WASHINGTON, July 19, 2017 - House Republicans are looking to push through a 10-year budget blueprint that would pave the way for tax reform, but the plan potentially complicates the path to passing a new farm bill. The fiscal 2018 budget resolution released Tuesday would require the House Agriculture Committee to cut spending by $10 billion over 10 years.
The resolution, which the House Budget Committee is scheduled to vote on Wednesday, doesn’t specify that the cut must come from the Supplemental Nutrition Assistance Program, but that is the intention. The resolution also includes a pair of policy statements laying out ways for the committee to tighten SNAP work requirements.
The senior Democrat on the House Agriculture subcommittee that oversees SNAP, Jim McGovern of Massachusetts, said a cut to SNAP of that size was unwarranted and would doom the farm bill.
“If this is the budget, and this is what we see in the farm bill, a cut of $10 billion, then I will predict right here and now that we will not have a farm bill,” McGovern said at the opening of a subcommittee hearing Tuesday that was taking place even as the budget resolution was being released. “I will do everything I can to kill a farm bill.”
House Budget Chairman Diane Black, R-Tenn., defended including the SNAP cut in the resolution. She negotiated the size of the reduction with Agriculture Chairman Mike Conaway, R-Texas, who resisted demands by some conservatives for an even deeper cut. “We want to make sure that every dollar that is used is used for those people who are most needy,” Black told reporters Tuesday.
The budget resolution is critical to GOP plans to enact broad-based tax reform during this Congress. Republicans plan to use the budget reconciliation process to pass the tax bill because it wouldn’t need any Democratic support to pass the Senate. (Reconciliation bills only need a simple majority in the Senate to pass. Other bills require 60 votes.) But Republicans can’t use the reconciliation process unless the House and Senate first agree on a budget resolution.
The future of the House budget resolution is far from clear. Black expressed confidence that her committee would approve the resolution on Wednesday, but the chairman of the House Freedom Caucus, Rep. Mark Meadows, R-N.C., has questioned whether the measure has the votes to pass the full House.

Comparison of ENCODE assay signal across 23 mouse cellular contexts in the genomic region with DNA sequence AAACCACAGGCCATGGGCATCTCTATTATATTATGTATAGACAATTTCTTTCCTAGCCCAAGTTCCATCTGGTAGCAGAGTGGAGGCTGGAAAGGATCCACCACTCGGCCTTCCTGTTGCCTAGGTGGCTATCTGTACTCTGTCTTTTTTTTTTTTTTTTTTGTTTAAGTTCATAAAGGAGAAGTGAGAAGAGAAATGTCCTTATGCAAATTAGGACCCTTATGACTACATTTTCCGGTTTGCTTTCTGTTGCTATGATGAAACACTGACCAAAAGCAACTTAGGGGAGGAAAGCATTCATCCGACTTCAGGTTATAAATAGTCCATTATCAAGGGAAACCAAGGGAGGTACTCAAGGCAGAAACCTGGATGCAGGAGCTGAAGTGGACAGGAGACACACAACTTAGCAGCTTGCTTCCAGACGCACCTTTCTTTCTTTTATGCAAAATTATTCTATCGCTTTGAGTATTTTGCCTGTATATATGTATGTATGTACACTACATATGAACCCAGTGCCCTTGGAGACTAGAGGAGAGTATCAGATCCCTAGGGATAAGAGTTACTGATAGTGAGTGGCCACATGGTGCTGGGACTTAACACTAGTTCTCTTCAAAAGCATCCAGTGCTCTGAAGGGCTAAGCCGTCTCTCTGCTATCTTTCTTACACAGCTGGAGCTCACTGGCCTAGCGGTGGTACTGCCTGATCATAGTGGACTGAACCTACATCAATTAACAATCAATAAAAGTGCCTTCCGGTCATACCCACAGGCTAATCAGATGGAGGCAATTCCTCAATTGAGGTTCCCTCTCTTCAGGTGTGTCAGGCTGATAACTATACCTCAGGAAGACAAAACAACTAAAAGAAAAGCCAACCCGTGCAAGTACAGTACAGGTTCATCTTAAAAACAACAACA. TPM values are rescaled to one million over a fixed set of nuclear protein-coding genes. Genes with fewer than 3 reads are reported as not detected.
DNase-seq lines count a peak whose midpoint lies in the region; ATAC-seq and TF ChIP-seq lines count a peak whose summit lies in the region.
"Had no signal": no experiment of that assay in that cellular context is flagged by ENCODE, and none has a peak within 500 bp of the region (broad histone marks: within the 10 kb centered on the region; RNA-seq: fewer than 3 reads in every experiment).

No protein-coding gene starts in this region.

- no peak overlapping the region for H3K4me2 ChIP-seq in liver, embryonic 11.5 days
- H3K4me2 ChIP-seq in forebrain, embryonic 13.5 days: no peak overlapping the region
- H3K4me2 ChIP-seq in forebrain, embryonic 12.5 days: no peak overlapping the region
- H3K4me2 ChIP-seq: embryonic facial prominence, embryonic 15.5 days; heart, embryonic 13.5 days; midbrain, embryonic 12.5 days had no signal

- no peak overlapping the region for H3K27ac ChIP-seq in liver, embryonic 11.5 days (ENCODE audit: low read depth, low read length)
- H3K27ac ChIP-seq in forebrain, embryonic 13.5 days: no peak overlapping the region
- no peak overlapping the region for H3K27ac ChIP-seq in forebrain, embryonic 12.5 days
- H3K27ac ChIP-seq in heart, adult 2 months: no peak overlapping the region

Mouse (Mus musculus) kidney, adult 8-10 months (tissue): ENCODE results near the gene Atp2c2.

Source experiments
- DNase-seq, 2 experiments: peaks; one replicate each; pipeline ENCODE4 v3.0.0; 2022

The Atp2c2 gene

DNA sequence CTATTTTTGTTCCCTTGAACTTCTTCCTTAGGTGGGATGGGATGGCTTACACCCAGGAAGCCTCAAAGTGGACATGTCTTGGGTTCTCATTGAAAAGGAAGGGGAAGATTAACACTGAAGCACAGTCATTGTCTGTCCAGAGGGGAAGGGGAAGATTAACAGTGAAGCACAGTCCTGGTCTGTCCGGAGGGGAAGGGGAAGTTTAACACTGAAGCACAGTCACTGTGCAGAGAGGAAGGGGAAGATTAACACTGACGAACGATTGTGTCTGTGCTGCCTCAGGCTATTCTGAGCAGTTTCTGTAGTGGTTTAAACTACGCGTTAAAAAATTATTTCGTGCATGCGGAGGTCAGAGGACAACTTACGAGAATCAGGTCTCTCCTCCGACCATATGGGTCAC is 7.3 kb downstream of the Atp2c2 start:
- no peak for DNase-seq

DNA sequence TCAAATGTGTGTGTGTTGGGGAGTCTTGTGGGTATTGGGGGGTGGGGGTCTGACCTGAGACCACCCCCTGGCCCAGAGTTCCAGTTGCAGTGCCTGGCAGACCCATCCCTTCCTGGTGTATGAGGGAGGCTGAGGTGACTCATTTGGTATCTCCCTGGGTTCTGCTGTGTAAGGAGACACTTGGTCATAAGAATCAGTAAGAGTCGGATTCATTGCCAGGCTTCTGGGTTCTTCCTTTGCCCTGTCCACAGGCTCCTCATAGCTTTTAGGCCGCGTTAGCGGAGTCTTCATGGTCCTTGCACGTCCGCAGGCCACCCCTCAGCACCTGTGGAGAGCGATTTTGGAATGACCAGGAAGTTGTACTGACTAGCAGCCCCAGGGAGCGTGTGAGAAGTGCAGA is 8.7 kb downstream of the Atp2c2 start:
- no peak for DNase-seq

And even before the budget was released, Conaway said that his deal with Black to cut $10 billion from SNAP doesn’t extend beyond the House budget resolution. “Unless this actually becomes the agreement between the House and the Senate we’re not bound by that … I don’t have a clue what the Senate might or might not do,” Conaway said.
The Senate may not go along with a SNAP cut, although Sen. Chuck Grassley, R-Iowa, suggested to reporters Tuesday that a $10 billion reduction is rather modest. “That’s a 1 percent cut, and I think that in this day of deficits nobody is going to sweat on a 1 percent cut, unless it’s in defense, which has been grossly underfunded,” Grassley said.
The SNAP reduction would amount to $1 billion a year from a program that is projected to cost about $67 billion to $68 billion a year over the next decade.
Conaway has been walking a political tightrope during negotiations on the budget resolution, trying to show conservatives that he’s willing to cut spending while at the same time trying to maintain the House coalition that he will need to pass a farm bill.
Conaway said in an interview last week that he envisions plowing the savings from strengthening SNAP work requirements back into the program to provide incentives to beneficiaries to get employment or to take pay increases. Those incentives would create a “glide path” for people to move from SNAP into employment or better paying jobs. Tightening work requirements “creates those dollars that we would then recycle for the glide path,” Conaway said.
It’s not clear how Conaway can “recycle” that money if the cut is made through the reconciliation process. The budget resolution envisions including the $10 billion SNAP cut in the reconciliation bill as a way to reduce the budget deficit and offset the lost revenue from cutting taxes. If that occurs, budget rules make it difficult for Conaway to then bank the savings from the SNAP cut for later use in the farm bill, said Richard Kogan, an expert on the congressional budget process
Conaway may instead be betting that the final FY18 budget resolution omits most or all of the proposed SNAP cut. That would allow him to make the changes to SNAP work requirements and address the transition incentives (the “glide path”) in the farm bill.
The budget resolution does nothing to help Conaway address what is likely to be his biggest challenge in writing the new farm bill, funding the many changes to commodity programs that farm groups want.
The American Farm Bureau Federation sent a list of farm bill proposals to Capitol Hill last week that includes expanding the Margin Protection Program for dairy, adding cotton seed or fiber to the Price Loss Coverage and overhauling Agriculture Risk Coverage to address various complaints about the way payments are calculated. AFBF hasn’t released the cost estimates, but the dairy and cotton provisions alone could add billions of dollars to the cost of the new farm bill, based on estimates for similar proposals.
The top Democrat on the House Agriculture Committee, Collin Peterson of Minnesota, worries that Congress may not be able to pass a new farm bill because of the budget squeeze. “We need $10 billion more, not $10 billion less,” he said.
Peterson also worries that the Freedom Caucus conservatives will block passage of a farm bill if it doesn’t cut SNAP. “I don’t see how this (the farm bill) gets done,” Peterson said.